Papa John's founder John Schnatter will be removed from the pizza chain's branding after his use of the N-word forced his exit from the company.
Schnatter, who was a longtime visible presence in Papa John's commercial campaigns, admitted to making a racial slur during a company conference call in May. The person was not aware of any plans to change the pizza chain's name.
According to a report published by The Associated Press on Friday, the pizza chain confirmed that it will be pulling Schnatter's face from advertisements as the company moves to publicly distance itself from its founder following reports on Wednesday that he used the N-word during a conference call in May.
Mr Schnatter quit as chief executive past year after criticising the NFL over players' national anthem protests.
Schnatter remains on the board, and is still the company's largest shareholder with almost 30 percent of the stock.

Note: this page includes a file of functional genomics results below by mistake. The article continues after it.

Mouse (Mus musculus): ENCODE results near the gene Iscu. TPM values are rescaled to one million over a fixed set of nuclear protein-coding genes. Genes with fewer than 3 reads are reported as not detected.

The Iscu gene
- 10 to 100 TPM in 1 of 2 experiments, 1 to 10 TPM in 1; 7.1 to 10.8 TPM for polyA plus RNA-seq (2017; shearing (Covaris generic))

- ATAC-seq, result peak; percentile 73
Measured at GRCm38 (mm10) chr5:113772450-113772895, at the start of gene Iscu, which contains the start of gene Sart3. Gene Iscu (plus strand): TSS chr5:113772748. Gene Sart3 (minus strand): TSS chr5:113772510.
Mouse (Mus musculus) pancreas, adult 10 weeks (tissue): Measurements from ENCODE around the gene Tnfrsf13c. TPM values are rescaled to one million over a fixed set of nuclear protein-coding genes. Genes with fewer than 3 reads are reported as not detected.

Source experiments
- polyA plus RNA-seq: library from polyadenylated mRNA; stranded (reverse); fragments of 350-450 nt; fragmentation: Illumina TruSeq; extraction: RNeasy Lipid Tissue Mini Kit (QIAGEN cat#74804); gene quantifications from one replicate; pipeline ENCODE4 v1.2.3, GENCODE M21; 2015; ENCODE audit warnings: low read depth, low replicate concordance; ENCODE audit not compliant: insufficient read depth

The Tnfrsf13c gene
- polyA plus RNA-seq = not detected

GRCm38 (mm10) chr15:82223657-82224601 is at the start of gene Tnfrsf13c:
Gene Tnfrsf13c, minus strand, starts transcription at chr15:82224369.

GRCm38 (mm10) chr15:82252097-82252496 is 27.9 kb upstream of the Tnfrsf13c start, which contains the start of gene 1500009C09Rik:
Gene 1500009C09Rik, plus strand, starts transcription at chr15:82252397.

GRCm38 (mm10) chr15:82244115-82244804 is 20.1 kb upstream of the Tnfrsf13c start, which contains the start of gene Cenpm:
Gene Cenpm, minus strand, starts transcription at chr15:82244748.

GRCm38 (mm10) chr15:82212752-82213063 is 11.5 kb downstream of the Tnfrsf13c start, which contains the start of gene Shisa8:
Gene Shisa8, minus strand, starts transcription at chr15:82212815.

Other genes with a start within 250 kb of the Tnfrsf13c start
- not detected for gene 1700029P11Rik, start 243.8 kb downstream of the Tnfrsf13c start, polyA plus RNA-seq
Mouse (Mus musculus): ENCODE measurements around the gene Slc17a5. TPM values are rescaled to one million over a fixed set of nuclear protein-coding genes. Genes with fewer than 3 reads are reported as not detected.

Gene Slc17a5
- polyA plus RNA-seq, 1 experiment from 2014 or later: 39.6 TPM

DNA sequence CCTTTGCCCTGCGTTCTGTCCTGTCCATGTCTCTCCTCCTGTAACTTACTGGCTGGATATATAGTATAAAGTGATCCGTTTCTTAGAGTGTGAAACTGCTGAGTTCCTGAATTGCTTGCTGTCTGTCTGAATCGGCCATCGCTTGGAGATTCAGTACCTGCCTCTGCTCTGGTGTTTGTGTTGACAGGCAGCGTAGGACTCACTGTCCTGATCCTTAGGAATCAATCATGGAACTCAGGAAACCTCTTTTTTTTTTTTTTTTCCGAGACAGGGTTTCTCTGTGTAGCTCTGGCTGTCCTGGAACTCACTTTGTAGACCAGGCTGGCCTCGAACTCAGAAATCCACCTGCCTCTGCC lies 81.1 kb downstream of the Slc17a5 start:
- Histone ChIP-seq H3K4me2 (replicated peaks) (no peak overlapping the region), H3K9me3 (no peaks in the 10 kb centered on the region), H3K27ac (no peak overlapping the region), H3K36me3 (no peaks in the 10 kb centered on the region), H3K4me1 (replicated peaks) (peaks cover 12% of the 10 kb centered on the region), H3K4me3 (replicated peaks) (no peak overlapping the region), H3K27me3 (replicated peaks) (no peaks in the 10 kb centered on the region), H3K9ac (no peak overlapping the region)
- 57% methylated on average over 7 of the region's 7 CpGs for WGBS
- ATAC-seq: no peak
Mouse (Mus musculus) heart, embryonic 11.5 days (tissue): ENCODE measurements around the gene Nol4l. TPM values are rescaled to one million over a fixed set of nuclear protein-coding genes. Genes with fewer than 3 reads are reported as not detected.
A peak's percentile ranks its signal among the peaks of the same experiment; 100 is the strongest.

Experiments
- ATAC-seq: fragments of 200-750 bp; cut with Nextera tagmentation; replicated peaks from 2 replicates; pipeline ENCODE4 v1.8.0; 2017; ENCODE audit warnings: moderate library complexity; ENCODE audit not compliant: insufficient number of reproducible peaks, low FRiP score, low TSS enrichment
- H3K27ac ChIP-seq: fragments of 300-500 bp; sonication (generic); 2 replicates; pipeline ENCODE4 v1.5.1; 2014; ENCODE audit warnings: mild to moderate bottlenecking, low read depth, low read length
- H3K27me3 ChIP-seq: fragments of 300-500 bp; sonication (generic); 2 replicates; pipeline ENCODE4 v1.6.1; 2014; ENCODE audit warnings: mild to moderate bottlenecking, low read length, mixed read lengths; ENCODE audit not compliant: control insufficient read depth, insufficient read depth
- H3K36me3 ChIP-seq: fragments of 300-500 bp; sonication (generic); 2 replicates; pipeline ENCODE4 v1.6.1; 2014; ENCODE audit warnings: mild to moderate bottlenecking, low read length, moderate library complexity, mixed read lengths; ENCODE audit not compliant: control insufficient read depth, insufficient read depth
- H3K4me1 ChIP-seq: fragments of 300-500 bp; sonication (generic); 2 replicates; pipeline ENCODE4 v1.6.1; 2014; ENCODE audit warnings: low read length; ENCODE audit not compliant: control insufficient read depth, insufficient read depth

"News reports attributing the use of inappropriate and hurtful language to me during a media training session regarding race are true", he said. The promotion allowed baseball fans to get 40 percent off their order at Papa John's the day after any player hit a grand slam by using an online coupon code. The University of Louisville also said Schnatter resigned from its board of trustees, and that the school will evaluate the naming arrangement for Papa John's Cardinal Stadium, according to the Louisville Courier-Journal.
Papa John's is the world's third-largest pizza chain, with more than 350 outlets in the United Kingdom and 4,900 restaurants worldwide. The company can not afford to alienate customers, with sales already under pressure from rivals such as Domino's.
PHOTO: In this file photo, John H. Schnatter, Founder, Chairman & CEO of Papa John's International, Inc. rings the NASDAQ Opening Bell at NASDAQ MarketSite, Jan. 31, 2014, in New York City.